An 80-year-old Japanese climber who has had four heart surgeries has become the oldest person to reach the summit of Mount Everest.
Yuichiro Miura and his party arrived at the summit of the world’s highest mountain around 9.00am (local time) on Thursday.
“I feel like the happiest person in the world. How could I have come so far at the world’s oldest age of 80?” Miura said by satellite phone from the summit.
“I have never felt like this in my life. But I’ve never been more exhausted than this.
“I can see the scenery of the Himalayas below me. I really thank every one of you for your support.”
It was his third conquest of the 8,848-metre peak after previously reaching the summit when he was 70 and 75.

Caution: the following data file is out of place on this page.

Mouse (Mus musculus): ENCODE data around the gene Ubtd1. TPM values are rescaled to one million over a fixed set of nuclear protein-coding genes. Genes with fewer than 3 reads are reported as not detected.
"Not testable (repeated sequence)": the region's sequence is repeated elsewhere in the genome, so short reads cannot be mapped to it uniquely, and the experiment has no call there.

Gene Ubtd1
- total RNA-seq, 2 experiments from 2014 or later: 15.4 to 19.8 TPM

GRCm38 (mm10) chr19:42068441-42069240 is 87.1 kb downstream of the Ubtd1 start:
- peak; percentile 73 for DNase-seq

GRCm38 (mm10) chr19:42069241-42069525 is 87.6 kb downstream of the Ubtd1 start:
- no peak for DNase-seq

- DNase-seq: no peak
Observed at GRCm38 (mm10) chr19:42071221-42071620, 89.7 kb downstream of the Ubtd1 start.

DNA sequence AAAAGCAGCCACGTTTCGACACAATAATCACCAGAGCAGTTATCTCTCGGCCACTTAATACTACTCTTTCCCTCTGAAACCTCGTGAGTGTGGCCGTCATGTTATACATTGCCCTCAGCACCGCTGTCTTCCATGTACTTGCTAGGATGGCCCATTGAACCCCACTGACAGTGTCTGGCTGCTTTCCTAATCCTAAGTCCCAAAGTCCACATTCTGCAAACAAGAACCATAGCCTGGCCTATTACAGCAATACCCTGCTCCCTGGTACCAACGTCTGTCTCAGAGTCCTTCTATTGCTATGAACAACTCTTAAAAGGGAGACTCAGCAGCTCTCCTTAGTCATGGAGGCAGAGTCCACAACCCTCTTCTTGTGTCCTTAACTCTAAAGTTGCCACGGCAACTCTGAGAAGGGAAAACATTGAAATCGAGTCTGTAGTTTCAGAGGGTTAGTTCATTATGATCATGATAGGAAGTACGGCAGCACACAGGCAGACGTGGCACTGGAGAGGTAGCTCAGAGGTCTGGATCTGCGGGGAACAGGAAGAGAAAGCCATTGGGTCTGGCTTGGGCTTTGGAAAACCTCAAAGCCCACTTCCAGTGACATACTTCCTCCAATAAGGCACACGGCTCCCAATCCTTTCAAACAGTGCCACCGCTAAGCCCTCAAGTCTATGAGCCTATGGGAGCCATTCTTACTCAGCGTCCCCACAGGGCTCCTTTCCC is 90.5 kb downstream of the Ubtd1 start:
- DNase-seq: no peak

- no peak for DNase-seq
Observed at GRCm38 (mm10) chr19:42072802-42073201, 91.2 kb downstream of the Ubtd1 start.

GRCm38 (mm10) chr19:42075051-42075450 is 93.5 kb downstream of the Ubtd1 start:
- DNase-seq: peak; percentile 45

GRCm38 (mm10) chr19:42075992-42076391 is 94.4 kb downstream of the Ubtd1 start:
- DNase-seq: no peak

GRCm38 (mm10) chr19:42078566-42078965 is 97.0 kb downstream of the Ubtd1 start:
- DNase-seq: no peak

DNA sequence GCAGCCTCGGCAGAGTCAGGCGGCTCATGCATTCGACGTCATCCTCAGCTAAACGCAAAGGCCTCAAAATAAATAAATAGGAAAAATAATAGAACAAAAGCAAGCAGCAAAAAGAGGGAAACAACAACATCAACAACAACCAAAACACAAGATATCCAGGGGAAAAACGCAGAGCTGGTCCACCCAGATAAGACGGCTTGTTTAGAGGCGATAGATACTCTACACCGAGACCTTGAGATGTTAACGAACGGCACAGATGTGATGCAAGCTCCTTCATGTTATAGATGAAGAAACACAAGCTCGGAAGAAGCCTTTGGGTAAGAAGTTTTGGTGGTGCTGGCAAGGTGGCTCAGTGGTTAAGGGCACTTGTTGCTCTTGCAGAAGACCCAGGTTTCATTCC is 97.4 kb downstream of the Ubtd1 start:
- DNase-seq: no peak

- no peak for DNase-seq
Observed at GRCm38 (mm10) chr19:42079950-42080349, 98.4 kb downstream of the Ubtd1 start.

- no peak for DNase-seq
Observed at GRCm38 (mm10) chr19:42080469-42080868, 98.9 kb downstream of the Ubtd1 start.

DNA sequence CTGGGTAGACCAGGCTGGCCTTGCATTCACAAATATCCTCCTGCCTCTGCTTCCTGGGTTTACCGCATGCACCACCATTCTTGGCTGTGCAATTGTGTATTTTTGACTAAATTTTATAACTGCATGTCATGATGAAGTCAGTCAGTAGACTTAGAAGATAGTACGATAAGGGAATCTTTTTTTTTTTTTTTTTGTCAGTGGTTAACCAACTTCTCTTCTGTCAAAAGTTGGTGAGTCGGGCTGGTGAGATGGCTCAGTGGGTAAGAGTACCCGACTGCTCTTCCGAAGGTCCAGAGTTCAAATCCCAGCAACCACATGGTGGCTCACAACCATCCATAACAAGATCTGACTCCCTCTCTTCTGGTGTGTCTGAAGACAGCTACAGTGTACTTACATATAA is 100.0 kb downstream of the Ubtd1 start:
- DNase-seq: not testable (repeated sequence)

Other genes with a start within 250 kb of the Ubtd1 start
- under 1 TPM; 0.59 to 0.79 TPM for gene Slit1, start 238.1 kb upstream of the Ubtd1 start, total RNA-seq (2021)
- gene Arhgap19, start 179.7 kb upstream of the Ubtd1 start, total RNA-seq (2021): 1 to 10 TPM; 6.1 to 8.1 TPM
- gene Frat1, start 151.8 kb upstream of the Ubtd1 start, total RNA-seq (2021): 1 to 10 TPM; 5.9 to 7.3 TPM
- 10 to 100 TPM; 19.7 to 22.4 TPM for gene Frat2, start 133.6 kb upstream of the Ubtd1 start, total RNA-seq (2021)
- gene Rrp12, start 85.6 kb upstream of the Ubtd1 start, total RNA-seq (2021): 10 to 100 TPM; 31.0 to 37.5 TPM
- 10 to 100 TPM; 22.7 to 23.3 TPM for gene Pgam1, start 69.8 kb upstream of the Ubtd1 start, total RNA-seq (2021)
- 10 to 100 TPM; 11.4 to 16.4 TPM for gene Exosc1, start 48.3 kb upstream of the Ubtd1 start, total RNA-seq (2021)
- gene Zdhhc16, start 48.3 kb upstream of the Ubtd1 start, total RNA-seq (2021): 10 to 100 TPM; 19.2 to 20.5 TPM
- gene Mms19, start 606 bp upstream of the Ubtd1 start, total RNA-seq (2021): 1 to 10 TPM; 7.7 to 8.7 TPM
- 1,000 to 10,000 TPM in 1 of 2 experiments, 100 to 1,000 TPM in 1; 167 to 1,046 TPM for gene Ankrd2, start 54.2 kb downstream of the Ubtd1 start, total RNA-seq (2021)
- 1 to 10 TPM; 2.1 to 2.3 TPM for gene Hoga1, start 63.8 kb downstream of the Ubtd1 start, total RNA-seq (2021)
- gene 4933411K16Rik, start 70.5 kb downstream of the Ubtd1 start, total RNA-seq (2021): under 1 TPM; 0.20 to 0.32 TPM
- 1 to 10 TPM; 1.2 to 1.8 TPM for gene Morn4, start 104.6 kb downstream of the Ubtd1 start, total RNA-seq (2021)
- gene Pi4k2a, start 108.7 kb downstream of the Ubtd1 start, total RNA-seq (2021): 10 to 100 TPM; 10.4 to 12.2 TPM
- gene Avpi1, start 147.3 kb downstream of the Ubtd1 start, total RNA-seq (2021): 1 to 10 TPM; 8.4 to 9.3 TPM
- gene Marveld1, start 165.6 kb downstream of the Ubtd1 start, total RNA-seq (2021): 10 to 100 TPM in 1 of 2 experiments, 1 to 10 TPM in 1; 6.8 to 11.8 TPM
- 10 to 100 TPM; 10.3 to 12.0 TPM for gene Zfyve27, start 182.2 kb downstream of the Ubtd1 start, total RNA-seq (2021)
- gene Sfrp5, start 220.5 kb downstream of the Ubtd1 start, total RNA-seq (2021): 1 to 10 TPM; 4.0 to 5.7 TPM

Miura’s latest feat means he recaptures the same record he previously held.
His 2003 record was broken in 2007. He then conquered Everest for the second time aged 75 in May 2008, but that was one day after Nepal’s Min Bahadur Sherchan made it to the top at the age of 76.
Until Thursday morning, the Nepalese man had been the world record holder, according to Guinness World Records.
Now 81, Miura plans to make his own attempt at scaling the summit and taking back his record next week.
A noted veteran adventurer, Miura came to worldwide attention in 1970 when he became the first person to ski down Everest.
Miura has since skied down the highest mountains on each of the seven continents, following the tradition of his late father Keizo, who skied down Europe’s Mont Blanc at the age of 99.
He trained for the Everest climb by hiking in Tokyo with weighted packs and working out on a treadmill in a special low-oxygen room in his home.
More than 3,000 people have successfully scaled Everest, but the mountain claims lives regularly, with even the best climbers falling victim to its fickle weather.